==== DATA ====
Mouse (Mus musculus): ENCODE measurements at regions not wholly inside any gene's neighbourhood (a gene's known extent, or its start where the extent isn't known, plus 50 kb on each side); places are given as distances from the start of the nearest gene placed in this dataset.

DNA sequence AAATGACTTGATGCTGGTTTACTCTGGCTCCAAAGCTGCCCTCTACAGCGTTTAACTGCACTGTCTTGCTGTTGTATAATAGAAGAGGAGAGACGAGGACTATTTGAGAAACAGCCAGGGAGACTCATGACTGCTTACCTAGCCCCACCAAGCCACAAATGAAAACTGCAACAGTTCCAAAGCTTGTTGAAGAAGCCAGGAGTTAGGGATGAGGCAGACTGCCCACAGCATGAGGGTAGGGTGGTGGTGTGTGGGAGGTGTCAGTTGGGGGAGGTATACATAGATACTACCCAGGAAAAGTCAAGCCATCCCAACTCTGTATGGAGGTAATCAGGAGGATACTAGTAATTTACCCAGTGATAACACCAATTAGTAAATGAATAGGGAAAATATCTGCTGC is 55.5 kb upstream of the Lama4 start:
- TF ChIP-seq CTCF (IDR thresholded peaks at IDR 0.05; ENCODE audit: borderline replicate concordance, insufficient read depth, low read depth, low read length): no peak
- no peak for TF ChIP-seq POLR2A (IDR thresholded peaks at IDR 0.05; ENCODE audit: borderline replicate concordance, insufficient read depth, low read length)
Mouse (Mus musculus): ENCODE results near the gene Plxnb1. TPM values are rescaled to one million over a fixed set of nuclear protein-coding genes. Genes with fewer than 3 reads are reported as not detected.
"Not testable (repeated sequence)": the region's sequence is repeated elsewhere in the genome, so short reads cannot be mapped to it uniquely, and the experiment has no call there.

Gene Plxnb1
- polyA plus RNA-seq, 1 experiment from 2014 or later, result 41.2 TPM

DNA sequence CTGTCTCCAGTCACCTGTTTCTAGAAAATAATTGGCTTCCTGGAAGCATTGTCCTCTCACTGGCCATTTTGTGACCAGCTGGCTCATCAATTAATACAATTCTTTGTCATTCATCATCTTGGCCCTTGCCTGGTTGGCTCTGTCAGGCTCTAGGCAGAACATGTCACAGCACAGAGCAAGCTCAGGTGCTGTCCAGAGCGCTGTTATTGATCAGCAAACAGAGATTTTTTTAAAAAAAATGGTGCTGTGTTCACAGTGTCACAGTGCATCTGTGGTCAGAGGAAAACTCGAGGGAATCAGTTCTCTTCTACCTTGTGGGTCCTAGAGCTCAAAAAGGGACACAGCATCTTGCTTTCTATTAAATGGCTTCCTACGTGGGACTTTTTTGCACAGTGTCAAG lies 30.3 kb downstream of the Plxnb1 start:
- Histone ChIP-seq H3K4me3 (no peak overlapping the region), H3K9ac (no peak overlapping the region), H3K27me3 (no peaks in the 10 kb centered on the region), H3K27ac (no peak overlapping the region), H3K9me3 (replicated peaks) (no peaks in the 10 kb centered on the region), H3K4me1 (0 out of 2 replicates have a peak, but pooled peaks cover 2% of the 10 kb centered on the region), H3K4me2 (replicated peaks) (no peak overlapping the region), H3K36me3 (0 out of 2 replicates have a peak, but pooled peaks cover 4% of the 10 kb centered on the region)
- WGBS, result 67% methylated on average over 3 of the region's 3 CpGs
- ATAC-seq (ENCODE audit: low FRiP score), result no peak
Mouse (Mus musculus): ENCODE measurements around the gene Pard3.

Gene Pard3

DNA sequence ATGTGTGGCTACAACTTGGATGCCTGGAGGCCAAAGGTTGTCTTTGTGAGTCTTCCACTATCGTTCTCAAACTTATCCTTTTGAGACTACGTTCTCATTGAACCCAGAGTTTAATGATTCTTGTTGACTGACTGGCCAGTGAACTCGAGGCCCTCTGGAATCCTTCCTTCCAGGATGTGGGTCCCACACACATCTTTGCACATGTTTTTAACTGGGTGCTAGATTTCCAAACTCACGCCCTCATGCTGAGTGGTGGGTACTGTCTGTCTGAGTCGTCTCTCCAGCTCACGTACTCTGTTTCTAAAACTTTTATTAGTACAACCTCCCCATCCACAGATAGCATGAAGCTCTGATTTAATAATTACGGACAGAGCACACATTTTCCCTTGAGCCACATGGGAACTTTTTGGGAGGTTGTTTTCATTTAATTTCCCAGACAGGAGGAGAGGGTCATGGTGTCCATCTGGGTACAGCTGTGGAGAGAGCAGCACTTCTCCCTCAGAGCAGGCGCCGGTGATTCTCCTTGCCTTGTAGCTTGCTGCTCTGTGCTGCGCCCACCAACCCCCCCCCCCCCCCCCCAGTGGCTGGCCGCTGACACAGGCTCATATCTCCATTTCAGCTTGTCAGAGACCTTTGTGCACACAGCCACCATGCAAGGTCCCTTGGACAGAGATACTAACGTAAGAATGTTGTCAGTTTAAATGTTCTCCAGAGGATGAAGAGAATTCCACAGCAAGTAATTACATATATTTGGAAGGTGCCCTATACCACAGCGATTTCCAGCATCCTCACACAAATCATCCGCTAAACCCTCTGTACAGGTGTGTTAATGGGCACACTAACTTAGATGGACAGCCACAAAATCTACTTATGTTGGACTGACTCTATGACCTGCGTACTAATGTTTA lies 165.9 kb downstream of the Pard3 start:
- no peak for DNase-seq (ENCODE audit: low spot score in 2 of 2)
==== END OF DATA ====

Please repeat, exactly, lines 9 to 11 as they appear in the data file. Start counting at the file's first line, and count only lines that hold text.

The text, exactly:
DNA sequence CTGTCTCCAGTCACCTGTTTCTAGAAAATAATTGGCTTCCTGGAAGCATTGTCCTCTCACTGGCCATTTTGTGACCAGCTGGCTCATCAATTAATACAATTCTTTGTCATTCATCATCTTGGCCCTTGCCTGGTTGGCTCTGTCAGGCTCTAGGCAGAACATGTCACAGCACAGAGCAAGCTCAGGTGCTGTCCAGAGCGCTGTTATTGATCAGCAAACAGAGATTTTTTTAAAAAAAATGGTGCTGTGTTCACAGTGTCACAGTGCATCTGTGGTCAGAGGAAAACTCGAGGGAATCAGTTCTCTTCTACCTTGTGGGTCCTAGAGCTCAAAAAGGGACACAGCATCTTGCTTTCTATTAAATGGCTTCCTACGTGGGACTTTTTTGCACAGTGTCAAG lies 30.3 kb downstream of the Plxnb1 start:
- Histone ChIP-seq H3K4me3 (no peak overlapping the region), H3K9ac (no peak overlapping the region), H3K27me3 (no peaks in the 10 kb centered on the region), H3K27ac (no peak overlapping the region), H3K9me3 (replicated peaks) (no peaks in the 10 kb centered on the region), H3K4me1 (0 out of 2 replicates have a peak, but pooled peaks cover 2% of the 10 kb centered on the region), H3K4me2 (replicated peaks) (no peak overlapping the region), H3K36me3 (0 out of 2 replicates have a peak, but pooled peaks cover 4% of the 10 kb centered on the region)
- WGBS, result 67% methylated on average over 3 of the region's 3 CpGs